Fortunately for young Simpson, New Bern was undergoing a building boom spurred by the local timber industry and other manufacturing. Lumber magnates wanted to build the most impressive residences and commercial buildings money could buy, and as the principal resident architect, Simpson was well placed to plan them. He is credited with the design of almost every major structure built in New Bern in the first two decades of the 20th century. A versatile designer, he excelled in the Queen Anne and neoclassical revival styles, and often combined the two. He especially favored the Southern Colonial residential style with massive porticoes. He also employed the Romanesque and Gothic Revival styles for church designs. He displayed a penchant for dramatic forms both in overall massing of buildings and forceful details.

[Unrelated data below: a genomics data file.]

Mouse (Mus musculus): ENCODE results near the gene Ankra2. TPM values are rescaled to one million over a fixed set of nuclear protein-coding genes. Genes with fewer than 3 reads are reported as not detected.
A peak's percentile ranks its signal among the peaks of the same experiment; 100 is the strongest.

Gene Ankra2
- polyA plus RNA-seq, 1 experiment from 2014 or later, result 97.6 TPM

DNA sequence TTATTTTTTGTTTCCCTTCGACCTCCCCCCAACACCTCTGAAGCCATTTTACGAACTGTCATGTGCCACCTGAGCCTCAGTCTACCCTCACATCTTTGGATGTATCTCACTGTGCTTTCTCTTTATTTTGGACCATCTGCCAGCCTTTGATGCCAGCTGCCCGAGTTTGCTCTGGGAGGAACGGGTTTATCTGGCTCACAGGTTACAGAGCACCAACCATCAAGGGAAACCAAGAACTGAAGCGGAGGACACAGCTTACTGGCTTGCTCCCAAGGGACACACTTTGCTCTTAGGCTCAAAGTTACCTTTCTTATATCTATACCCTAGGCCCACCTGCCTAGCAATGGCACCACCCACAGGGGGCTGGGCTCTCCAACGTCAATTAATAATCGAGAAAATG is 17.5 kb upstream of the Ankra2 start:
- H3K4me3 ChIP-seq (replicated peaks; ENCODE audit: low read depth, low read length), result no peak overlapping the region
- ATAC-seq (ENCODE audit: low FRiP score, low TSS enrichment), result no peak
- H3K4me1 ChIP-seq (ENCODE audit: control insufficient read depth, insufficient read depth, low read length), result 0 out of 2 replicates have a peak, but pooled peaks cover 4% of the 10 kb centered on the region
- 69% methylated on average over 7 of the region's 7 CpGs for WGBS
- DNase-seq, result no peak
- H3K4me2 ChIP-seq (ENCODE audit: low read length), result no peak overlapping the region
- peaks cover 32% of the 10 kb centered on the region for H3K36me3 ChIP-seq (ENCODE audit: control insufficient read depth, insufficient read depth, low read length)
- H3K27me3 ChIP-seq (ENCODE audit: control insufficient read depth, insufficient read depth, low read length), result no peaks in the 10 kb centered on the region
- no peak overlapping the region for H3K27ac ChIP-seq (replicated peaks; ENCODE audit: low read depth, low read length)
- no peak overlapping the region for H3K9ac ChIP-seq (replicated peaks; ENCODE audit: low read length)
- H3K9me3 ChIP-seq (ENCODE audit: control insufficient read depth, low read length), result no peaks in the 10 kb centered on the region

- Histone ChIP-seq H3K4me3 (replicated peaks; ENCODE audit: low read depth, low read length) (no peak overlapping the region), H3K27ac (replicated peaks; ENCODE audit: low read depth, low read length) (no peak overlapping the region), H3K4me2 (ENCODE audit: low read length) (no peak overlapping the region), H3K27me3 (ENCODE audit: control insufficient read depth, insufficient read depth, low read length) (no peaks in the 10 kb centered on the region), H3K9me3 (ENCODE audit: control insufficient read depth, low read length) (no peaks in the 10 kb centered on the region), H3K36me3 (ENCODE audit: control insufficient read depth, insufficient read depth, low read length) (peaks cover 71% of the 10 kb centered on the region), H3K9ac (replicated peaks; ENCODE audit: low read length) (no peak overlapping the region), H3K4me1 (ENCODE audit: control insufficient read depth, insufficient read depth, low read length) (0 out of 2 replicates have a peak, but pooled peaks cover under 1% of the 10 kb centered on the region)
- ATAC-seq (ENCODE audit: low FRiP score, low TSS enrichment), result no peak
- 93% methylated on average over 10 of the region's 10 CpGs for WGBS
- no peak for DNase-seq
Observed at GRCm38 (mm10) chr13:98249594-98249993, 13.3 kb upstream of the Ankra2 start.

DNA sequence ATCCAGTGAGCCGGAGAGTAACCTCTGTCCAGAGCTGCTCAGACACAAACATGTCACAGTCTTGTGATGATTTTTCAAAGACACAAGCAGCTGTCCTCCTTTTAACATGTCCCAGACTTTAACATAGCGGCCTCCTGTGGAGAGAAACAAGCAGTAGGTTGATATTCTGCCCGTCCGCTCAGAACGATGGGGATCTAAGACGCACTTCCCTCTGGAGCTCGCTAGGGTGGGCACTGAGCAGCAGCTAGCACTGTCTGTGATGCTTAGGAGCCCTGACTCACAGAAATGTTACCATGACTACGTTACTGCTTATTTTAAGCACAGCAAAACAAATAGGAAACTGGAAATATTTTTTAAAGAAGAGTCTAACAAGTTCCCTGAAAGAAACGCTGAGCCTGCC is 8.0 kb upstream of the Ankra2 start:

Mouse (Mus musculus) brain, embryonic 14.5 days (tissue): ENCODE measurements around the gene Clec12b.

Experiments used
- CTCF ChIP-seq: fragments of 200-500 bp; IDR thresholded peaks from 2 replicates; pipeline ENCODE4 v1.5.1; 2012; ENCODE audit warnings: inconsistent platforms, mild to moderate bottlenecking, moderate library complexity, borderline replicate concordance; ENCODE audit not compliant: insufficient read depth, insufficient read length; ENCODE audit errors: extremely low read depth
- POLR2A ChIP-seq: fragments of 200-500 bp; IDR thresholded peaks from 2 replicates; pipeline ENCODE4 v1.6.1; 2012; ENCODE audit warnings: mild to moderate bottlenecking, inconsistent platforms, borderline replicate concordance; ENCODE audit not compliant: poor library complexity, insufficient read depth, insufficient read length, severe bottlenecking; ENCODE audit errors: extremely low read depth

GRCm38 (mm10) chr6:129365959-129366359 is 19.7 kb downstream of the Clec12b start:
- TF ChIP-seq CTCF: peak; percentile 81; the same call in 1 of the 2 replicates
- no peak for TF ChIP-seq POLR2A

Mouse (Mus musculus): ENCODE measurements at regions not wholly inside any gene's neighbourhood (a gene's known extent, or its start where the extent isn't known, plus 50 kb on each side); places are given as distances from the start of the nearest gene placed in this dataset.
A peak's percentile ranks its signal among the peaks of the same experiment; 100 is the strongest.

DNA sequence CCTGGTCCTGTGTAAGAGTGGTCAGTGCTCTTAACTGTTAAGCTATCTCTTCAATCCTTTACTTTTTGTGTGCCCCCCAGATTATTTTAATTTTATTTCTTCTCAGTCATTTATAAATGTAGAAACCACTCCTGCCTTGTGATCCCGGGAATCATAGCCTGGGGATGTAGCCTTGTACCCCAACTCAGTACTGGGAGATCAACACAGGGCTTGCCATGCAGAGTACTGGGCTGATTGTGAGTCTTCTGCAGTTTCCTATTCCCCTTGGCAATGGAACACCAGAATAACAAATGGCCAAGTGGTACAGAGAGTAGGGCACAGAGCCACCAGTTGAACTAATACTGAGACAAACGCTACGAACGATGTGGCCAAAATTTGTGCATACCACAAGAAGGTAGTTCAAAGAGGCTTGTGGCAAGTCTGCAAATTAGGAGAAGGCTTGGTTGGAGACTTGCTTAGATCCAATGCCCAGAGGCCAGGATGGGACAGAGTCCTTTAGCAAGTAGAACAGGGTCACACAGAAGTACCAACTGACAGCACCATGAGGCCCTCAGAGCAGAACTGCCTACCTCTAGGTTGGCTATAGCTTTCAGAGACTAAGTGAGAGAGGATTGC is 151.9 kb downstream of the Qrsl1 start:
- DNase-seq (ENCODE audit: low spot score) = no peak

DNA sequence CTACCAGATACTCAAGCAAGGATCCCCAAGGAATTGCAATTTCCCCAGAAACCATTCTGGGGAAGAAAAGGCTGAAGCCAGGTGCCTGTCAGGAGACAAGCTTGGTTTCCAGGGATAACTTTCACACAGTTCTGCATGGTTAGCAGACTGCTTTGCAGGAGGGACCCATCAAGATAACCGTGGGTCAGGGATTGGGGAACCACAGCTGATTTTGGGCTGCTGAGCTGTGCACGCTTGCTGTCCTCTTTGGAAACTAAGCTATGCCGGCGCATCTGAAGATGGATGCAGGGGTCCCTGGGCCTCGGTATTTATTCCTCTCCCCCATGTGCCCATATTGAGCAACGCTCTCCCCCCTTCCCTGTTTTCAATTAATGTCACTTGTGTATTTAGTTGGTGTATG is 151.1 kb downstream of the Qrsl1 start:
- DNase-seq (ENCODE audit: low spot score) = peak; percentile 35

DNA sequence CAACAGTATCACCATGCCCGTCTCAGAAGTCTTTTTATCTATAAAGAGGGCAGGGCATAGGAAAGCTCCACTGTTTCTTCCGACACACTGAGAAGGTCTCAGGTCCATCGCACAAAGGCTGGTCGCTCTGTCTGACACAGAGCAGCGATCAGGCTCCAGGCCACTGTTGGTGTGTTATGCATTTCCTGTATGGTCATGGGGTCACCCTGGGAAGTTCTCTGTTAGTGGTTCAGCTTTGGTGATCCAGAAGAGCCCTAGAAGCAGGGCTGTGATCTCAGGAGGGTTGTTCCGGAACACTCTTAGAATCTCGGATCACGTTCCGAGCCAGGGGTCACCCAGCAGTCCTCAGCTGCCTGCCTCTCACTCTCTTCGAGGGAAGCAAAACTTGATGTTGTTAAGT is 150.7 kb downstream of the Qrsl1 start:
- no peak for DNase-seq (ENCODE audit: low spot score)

Four key religious buildings in New Bern demonstrate Simpson's range. For one of the city's largest congregations, he planned Centenary Methodist Church (1904) in collaboration with New York architect Charles Granville Jones, producing a massive tan brick edifice in eclectic Romanesque Revival style, with a complex form and roofline dramatizing the corner location. Like many other Protestant churches of the day, the church centers on a large auditorium with radiating pews. For St. Cyprian's Episcopal Church (1910-1912), home of the city's leading black Episcopal congregation, Simpson designed a strongly composed red brick building in Gothic Revival style with a massive tower and broad gables, likewise accentuating a corner site. Simpson also planned two smaller, temple-form houses of worship for the small First Church of Christ, Scientist (1907) and Temple Chester B'nai Sholem(1908), differentiating them with an Ionic portico for the Christian Science church and a Corinthian one for the Temple. Several miles away, in Greenville, Simpson planned Jarvis Memorial Methodist Church (1904-1907) in a towered, Romanesque style with auditorium plan akin to Centenary church. His principal civic building, the Carteret County Courthouse (1907) in Beaufort, displayed his favorite neoclassical mode with tall porticoes and a dome. Simpson also encompassed many other types of buildings. In New Bern he planned the Athens Theatre (1911), featuring two large arched openings and an ornate, curved fa├žade parapet, and in Kinston and Rocky Mount he designed handsome corner banks with classical detailing. One of the most distinctive designs attributed to him--which is also credited to William P. Rose--is the Goldsboro City Hall (1902), a small but bold civic building featuring a portico, dome, and towering figures of Blind Justice and Liberty.